From a seedstock producer’s perspective, it can be much more difficult to create a reliable composite compared to a purebred bull.

“I have 27 years of objective breeding decisions that harness the power of the AAA [American Angus Association] database,” says Brian McCulloh, Viroqua, Wis. The registered breeder, who makes 350 of those decisions each spring, says the predictive power is strengthened by the broad use of artificial insemination (AI) by Association members, who submit within-herd data that ties all animals together.

“Simply put, I am not comfortable ‘experimenting’ with data from other breeds to create a composite bull for our commercial customers. I have more confidence predicting the outcome of our pure line Angus bulls,” he says. 

The Angus database updates weekly with more than 20 million performance measures and 17 million pedigrees. That data volume explains why, after dabbling in the composite market to try offering customers an outcross, McCulloh abruptly stopped.

Using the MARC across-breed EPD (expected progeny difference) adjustment factors help in comparing data, Callahan says. “But there is still a little bit of an unknown as to where that animal is going to come out.

“The purebred cattle evaluations give you better insight in terms of predictability of individuals and their offspring,” he says. Genomically-enhanced EPDs hone that ability. “You can make more progress – because you have greater access to performance information – than you can in most crossbreeding operations, unless they’re extremely well designed.”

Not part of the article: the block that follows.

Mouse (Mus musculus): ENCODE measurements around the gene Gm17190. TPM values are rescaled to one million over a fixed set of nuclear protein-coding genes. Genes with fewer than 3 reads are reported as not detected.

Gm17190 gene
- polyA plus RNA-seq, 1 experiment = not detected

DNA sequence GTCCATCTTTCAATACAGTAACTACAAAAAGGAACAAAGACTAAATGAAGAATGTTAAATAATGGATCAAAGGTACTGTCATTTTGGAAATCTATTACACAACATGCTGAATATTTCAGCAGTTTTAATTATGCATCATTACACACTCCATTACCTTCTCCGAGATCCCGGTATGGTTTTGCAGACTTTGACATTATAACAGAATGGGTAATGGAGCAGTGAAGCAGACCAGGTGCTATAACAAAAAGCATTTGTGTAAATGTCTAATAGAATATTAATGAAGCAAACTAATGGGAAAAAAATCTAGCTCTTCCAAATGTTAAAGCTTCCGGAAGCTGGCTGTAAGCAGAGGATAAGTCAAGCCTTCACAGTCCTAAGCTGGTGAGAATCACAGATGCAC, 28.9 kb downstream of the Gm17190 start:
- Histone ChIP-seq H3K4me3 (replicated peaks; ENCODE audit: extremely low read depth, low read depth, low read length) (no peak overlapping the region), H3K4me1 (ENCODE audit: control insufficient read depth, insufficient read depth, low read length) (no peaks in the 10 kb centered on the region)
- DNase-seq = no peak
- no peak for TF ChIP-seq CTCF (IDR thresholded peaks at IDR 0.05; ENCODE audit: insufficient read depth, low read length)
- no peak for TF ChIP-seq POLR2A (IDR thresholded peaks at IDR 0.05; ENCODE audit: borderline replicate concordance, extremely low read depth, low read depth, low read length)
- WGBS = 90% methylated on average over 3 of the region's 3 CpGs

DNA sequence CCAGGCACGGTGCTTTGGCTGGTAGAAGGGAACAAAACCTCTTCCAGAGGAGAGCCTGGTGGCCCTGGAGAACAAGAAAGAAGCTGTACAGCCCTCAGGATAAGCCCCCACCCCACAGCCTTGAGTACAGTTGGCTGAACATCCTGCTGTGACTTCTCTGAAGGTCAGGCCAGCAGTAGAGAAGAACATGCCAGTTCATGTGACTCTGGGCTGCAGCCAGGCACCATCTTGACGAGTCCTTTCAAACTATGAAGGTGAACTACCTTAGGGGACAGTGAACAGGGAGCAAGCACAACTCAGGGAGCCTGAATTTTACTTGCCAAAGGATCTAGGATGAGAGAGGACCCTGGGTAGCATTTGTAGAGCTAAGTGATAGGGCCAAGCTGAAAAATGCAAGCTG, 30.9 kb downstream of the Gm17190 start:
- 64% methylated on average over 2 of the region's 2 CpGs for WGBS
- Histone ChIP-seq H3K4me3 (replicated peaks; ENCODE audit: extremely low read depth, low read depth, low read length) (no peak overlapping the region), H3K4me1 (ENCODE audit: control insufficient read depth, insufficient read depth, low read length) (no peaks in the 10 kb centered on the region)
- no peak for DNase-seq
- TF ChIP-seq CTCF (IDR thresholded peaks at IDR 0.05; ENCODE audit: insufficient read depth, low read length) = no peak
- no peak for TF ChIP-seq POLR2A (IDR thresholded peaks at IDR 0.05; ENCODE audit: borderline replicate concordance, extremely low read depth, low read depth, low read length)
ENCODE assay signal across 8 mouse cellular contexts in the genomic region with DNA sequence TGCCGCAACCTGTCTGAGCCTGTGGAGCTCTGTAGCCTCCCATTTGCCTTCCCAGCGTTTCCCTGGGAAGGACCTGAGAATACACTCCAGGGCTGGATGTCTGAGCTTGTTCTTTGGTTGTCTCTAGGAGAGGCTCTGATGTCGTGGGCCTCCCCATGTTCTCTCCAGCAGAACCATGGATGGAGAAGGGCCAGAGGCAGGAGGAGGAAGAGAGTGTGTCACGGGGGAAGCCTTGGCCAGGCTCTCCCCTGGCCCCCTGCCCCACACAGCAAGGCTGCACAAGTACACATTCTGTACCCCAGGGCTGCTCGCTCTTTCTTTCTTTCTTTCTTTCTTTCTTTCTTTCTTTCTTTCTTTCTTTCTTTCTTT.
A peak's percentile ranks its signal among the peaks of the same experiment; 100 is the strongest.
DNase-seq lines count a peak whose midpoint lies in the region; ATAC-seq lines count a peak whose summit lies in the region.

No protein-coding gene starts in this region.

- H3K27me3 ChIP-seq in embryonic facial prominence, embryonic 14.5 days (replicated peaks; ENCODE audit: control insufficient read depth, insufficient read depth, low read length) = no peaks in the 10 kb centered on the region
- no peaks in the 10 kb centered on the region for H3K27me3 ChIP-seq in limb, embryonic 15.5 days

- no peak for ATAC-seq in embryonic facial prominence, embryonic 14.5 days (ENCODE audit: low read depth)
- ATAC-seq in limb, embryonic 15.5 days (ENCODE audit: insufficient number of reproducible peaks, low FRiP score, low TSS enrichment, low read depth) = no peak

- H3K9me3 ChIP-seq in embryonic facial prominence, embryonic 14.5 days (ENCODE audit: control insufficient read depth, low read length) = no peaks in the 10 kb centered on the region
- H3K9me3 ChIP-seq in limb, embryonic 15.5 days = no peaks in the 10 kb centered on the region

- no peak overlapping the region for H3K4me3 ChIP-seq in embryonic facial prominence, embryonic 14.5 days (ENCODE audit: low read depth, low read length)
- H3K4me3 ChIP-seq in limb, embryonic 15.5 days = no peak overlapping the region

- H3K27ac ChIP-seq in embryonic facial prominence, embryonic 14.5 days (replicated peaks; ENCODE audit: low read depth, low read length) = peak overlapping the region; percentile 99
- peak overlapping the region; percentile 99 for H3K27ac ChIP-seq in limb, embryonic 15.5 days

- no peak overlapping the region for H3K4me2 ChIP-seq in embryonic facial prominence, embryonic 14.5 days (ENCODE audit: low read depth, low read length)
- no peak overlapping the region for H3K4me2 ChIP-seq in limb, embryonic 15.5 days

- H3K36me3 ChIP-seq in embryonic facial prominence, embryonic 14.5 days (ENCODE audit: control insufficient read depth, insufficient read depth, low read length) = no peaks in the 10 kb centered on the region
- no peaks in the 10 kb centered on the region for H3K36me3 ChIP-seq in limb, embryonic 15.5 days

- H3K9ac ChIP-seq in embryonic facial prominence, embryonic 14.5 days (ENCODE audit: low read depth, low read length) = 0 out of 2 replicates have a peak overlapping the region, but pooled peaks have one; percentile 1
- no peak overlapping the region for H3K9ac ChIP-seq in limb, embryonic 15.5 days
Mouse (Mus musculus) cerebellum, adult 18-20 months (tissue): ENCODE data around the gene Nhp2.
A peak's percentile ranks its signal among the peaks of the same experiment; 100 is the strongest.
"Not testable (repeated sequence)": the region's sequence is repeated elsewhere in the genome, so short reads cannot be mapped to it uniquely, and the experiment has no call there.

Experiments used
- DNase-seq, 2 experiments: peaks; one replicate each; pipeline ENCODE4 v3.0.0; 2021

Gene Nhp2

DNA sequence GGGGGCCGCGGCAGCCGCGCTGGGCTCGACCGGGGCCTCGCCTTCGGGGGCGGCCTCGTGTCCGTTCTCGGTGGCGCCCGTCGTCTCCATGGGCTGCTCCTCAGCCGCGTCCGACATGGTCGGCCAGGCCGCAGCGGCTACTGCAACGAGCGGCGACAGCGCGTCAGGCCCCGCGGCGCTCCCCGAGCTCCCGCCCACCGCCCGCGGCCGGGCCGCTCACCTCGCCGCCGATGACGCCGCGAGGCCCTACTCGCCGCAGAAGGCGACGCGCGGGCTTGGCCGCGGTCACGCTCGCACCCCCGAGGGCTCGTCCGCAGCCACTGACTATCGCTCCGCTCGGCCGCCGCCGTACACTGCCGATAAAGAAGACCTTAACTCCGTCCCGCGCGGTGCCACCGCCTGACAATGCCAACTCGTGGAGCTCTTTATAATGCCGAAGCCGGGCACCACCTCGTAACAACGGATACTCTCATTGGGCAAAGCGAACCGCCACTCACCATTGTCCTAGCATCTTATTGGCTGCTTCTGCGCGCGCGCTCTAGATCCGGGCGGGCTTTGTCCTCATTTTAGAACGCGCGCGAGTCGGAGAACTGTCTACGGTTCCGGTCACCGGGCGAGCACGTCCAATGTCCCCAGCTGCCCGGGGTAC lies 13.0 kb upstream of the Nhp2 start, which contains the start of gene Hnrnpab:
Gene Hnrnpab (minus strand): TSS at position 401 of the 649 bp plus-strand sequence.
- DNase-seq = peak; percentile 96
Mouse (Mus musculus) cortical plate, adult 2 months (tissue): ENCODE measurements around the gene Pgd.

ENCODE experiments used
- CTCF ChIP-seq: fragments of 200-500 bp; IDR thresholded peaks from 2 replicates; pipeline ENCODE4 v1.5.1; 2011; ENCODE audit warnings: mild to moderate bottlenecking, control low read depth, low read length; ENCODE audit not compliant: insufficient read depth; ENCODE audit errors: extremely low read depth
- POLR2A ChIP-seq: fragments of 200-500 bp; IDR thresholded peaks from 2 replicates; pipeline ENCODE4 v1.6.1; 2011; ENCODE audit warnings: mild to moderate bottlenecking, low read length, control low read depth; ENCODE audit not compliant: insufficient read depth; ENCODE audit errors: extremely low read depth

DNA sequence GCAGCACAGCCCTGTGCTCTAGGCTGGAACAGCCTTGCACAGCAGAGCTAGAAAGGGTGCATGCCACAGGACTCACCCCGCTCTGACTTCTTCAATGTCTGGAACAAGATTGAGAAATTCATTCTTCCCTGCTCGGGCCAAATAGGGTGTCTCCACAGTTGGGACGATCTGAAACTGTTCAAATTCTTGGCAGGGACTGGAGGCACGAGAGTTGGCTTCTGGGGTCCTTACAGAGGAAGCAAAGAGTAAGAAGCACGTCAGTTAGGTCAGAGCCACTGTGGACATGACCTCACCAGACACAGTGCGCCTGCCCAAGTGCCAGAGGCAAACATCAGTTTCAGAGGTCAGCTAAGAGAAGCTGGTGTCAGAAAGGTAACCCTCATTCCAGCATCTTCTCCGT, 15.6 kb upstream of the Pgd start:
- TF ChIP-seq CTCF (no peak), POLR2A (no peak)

To date, the DNA technology can only effectively sort out straightbred populations, he adds.

“That precludes it from being useful in composites and crossbreds,” Callahan says.

When selecting hybrids, commercial producers may face another challenge: “There’s an increasing need to purchase bulls in volume that provide both uniformity of calf crop and deliver on the various traits of interest,” Speer says. “Commercial bull buyers have access to larger sale offerings when shopping for Angus bulls compared to other breeds.”

Purchasing siblings in bulk is routine.

“That opportunity doesn’t exist when considering composite bulls,” he says.

Callahan doesn’t dispute the advantages of genetic diversity, but says he’s concerned with those who are “crossbreeding just for the sake of crossbreeding.”

His typical composite customer is in a terminal program, purchasing rather than raising replacement heifers. Otherwise, many have switched back to straightbreds.

“They really enjoy the uniformity of their calf crop and the predictability in their genetics,” he says.

There are no shortcuts to that.